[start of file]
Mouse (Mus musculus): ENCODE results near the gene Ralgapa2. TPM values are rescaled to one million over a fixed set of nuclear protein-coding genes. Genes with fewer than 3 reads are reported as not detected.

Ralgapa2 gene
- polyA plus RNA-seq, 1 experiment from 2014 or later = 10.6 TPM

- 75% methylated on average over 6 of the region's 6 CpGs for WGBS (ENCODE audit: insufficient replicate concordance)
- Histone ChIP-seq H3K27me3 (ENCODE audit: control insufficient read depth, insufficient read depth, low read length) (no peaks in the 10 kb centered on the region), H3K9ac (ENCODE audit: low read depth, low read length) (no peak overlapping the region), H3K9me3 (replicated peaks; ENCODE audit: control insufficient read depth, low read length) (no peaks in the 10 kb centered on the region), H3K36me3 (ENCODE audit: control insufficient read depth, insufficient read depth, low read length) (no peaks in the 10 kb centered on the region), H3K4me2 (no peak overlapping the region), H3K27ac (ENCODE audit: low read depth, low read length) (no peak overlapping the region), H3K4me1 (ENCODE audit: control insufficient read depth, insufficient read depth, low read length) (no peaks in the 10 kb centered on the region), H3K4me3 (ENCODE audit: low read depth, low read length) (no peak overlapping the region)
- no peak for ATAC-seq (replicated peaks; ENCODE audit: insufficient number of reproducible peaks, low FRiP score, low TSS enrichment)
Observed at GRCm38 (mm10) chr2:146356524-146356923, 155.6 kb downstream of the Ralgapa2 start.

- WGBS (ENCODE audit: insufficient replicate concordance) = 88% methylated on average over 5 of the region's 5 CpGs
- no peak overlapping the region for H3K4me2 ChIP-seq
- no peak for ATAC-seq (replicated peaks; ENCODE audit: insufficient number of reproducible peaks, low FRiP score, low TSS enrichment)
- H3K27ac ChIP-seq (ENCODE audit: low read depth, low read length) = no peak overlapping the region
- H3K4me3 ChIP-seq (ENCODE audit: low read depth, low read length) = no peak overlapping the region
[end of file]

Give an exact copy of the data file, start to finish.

Mouse (Mus musculus): ENCODE results near the gene Ralgapa2. TPM values are rescaled to one million over a fixed set of nuclear protein-coding genes. Genes with fewer than 3 reads are reported as not detected.

Ralgapa2 gene
- polyA plus RNA-seq, 1 experiment from 2014 or later = 10.6 TPM

- 75% methylated on average over 6 of the region's 6 CpGs for WGBS (ENCODE audit: insufficient replicate concordance)
- Histone ChIP-seq H3K27me3 (ENCODE audit: control insufficient read depth, insufficient read depth, low read length) (no peaks in the 10 kb centered on the region), H3K9ac (ENCODE audit: low read depth, low read length) (no peak overlapping the region), H3K9me3 (replicated peaks; ENCODE audit: control insufficient read depth, low read length) (no peaks in the 10 kb centered on the region), H3K36me3 (ENCODE audit: control insufficient read depth, insufficient read depth, low read length) (no peaks in the 10 kb centered on the region), H3K4me2 (no peak overlapping the region), H3K27ac (ENCODE audit: low read depth, low read length) (no peak overlapping the region), H3K4me1 (ENCODE audit: control insufficient read depth, insufficient read depth, low read length) (no peaks in the 10 kb centered on the region), H3K4me3 (ENCODE audit: low read depth, low read length) (no peak overlapping the region)
- no peak for ATAC-seq (replicated peaks; ENCODE audit: insufficient number of reproducible peaks, low FRiP score, low TSS enrichment)
Observed at GRCm38 (mm10) chr2:146356524-146356923, 155.6 kb downstream of the Ralgapa2 start.

- WGBS (ENCODE audit: insufficient replicate concordance) = 88% methylated on average over 5 of the region's 5 CpGs
- no peak overlapping the region for H3K4me2 ChIP-seq
- no peak for ATAC-seq (replicated peaks; ENCODE audit: insufficient number of reproducible peaks, low FRiP score, low TSS enrichment)
- H3K27ac ChIP-seq (ENCODE audit: low read depth, low read length) = no peak overlapping the region
- H3K4me3 ChIP-seq (ENCODE audit: low read depth, low read length) = no peak overlapping the region